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Transverse Wave on a Hanging Cord

  • Thread starter e(ho0n3
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[SOLVED] Transverse Wave on a Hanging Cord

Problem. A uniform cord of length L and mass m is hung vertically from a support. (a) Show that the speed of tranverse waves in this cord is [itex]\sqrt{gh}[/itex] where h is the height above the lower end. (b) How long does it take for a pulse to travel upward from one end to the other?

For (a), I know that the speed of a transverse wave on a cord is given by [itex]v = \sqrt{T/\mu}[/itex] where T is the tension on the cord and [itex]\mu[/itex] is the linear density. As far as I understand, T = mg and [itex]\mu = m/L[/itex] so [itex]v = \sqrt{gL}[/itex]. Now, unless h = L (which I know isn't), I don't see how h plays a role here.

The answer to (b) is just L/v obviously.
 

Answers and Replies

  • #2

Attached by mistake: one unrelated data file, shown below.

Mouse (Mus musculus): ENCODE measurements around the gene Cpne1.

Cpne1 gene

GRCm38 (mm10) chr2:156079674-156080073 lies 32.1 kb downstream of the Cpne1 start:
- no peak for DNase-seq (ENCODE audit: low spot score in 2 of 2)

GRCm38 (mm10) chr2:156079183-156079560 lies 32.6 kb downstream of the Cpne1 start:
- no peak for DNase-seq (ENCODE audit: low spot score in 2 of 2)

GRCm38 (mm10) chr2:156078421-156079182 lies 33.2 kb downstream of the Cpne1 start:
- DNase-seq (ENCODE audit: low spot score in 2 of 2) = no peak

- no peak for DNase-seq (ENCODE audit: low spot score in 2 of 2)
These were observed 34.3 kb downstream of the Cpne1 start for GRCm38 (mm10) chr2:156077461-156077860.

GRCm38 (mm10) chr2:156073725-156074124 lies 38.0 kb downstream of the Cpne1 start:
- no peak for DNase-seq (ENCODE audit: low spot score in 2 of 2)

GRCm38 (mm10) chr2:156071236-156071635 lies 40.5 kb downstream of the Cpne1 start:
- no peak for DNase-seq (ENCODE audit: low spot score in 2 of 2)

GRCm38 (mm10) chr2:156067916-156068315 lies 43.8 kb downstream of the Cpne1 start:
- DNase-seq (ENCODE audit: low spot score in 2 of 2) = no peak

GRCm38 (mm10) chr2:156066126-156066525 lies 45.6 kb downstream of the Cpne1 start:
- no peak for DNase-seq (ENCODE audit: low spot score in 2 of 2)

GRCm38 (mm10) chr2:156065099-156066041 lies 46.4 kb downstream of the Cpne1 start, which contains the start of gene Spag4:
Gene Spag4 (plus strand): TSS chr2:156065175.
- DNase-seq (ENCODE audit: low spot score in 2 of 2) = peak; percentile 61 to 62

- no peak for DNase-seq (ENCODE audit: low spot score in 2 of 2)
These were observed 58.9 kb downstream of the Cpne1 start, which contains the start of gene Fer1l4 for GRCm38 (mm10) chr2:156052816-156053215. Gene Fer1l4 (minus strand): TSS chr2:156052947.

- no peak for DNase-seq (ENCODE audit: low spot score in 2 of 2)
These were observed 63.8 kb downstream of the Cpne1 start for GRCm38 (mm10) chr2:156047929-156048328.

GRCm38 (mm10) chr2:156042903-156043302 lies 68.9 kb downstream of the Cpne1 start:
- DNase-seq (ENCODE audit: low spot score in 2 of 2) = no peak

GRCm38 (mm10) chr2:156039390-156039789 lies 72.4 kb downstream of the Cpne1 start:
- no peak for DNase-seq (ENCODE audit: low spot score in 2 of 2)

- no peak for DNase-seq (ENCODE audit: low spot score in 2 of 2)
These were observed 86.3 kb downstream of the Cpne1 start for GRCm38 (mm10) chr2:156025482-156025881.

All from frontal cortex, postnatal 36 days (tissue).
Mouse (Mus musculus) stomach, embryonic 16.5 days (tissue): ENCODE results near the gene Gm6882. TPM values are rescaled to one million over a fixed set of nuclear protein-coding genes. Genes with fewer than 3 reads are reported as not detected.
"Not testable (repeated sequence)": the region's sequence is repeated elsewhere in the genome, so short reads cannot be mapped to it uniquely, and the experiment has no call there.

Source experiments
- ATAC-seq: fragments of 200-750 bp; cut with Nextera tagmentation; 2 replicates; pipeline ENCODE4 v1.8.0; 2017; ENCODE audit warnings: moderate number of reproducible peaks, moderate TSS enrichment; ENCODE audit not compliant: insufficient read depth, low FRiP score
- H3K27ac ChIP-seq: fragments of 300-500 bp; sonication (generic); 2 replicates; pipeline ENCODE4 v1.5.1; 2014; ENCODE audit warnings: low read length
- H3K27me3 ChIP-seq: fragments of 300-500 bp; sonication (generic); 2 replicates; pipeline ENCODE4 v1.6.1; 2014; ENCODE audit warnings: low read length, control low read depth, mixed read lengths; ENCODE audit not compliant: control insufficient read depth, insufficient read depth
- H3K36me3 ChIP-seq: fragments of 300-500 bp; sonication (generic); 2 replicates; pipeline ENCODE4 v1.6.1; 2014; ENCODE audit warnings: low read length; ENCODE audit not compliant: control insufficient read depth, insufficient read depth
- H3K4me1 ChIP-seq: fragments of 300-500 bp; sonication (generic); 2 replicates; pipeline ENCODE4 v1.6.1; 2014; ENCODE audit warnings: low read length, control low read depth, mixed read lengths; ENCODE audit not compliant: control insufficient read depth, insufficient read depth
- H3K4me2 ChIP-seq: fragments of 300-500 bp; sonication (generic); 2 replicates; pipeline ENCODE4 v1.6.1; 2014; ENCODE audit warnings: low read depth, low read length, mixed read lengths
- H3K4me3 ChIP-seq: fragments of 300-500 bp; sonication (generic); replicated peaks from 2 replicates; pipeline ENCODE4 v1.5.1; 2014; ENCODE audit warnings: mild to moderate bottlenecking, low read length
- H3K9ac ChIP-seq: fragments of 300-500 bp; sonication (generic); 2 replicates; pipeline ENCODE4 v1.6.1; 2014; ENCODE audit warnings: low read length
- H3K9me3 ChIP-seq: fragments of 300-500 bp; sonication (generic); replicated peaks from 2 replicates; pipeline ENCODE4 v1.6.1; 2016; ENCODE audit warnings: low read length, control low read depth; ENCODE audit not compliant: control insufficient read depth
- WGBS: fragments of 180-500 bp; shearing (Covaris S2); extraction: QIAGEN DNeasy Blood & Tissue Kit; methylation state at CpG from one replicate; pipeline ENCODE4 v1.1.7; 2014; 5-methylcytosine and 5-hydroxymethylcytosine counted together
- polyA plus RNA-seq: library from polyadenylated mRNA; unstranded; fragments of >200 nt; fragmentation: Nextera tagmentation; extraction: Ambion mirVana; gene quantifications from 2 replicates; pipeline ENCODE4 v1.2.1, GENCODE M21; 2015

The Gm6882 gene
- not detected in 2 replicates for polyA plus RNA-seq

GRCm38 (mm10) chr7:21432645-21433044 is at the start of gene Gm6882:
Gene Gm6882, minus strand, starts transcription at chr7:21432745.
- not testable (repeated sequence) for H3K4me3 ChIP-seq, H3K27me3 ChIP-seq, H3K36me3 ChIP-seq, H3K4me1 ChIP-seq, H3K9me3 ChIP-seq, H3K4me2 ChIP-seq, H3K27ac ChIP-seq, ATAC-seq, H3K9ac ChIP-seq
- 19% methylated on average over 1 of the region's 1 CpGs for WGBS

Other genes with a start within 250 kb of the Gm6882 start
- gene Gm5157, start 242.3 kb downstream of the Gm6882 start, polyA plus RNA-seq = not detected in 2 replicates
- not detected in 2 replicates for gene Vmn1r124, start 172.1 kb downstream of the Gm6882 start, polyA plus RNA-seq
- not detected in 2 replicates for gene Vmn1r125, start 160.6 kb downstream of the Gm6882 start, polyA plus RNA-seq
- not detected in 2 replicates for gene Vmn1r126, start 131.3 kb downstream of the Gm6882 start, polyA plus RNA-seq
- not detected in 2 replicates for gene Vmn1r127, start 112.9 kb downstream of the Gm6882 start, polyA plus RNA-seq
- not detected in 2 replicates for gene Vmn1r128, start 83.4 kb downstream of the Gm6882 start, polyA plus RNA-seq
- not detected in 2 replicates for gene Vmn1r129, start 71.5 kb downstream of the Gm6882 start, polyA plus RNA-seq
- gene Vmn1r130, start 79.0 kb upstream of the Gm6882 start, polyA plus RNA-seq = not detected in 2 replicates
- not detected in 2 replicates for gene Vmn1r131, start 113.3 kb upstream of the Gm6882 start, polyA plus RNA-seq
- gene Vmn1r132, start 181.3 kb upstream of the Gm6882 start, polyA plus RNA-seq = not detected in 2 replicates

Doc Al
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Realize that the tension varies along the length of the cord.
 
  • #3
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Let's measure the cord from the bottom up with the bottom being y = 0 until y = L. Then tension on the cord at y is [itex]\mu y g[/itex]. Is that what you mean when you wrote that the tension varies along the cord?
 
  • #4
Doc Al
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Absolutely. Using the terminology of the problem statement, [itex]T = \mu g h[/itex].
 
  • #5
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Ah, OK. I get it now. I thought h was some constant like L, not a variable.
 

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